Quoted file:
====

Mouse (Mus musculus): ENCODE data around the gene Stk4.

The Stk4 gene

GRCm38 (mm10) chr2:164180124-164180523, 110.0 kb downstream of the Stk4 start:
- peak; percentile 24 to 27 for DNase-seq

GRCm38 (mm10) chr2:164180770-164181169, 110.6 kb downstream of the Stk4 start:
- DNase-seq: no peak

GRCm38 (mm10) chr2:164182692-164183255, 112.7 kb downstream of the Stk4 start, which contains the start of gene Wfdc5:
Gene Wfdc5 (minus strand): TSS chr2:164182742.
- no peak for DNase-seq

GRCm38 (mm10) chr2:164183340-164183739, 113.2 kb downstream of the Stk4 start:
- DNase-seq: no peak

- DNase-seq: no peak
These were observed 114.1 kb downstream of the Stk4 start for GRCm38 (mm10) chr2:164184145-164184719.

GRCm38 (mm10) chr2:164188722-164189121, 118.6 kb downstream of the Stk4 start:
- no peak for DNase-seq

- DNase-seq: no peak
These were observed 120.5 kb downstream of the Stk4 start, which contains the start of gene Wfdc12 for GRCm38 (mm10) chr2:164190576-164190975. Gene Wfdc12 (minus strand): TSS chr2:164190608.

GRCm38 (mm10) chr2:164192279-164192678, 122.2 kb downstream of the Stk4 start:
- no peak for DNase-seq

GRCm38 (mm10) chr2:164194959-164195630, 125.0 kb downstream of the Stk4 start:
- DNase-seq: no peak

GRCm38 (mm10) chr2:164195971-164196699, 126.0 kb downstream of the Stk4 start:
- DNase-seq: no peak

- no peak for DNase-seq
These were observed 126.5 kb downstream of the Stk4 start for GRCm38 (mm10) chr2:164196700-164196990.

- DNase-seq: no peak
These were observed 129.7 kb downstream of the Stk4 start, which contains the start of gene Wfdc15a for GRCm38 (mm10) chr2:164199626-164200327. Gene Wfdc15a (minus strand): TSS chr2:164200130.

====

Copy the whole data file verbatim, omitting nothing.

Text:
Mouse (Mus musculus): ENCODE data around the gene Stk4.

The Stk4 gene

GRCm38 (mm10) chr2:164180124-164180523, 110.0 kb downstream of the Stk4 start:
- peak; percentile 24 to 27 for DNase-seq

GRCm38 (mm10) chr2:164180770-164181169, 110.6 kb downstream of the Stk4 start:
- DNase-seq: no peak

GRCm38 (mm10) chr2:164182692-164183255, 112.7 kb downstream of the Stk4 start, which contains the start of gene Wfdc5:
Gene Wfdc5 (minus strand): TSS chr2:164182742.
- no peak for DNase-seq

GRCm38 (mm10) chr2:164183340-164183739, 113.2 kb downstream of the Stk4 start:
- DNase-seq: no peak

- DNase-seq: no peak
These were observed 114.1 kb downstream of the Stk4 start for GRCm38 (mm10) chr2:164184145-164184719.

GRCm38 (mm10) chr2:164188722-164189121, 118.6 kb downstream of the Stk4 start:
- no peak for DNase-seq

- DNase-seq: no peak
These were observed 120.5 kb downstream of the Stk4 start, which contains the start of gene Wfdc12 for GRCm38 (mm10) chr2:164190576-164190975. Gene Wfdc12 (minus strand): TSS chr2:164190608.

GRCm38 (mm10) chr2:164192279-164192678, 122.2 kb downstream of the Stk4 start:
- no peak for DNase-seq

GRCm38 (mm10) chr2:164194959-164195630, 125.0 kb downstream of the Stk4 start:
- DNase-seq: no peak

GRCm38 (mm10) chr2:164195971-164196699, 126.0 kb downstream of the Stk4 start:
- DNase-seq: no peak

- no peak for DNase-seq
These were observed 126.5 kb downstream of the Stk4 start for GRCm38 (mm10) chr2:164196700-164196990.

- DNase-seq: no peak
These were observed 129.7 kb downstream of the Stk4 start, which contains the start of gene Wfdc15a for GRCm38 (mm10) chr2:164199626-164200327. Gene Wfdc15a (minus strand): TSS chr2:164200130.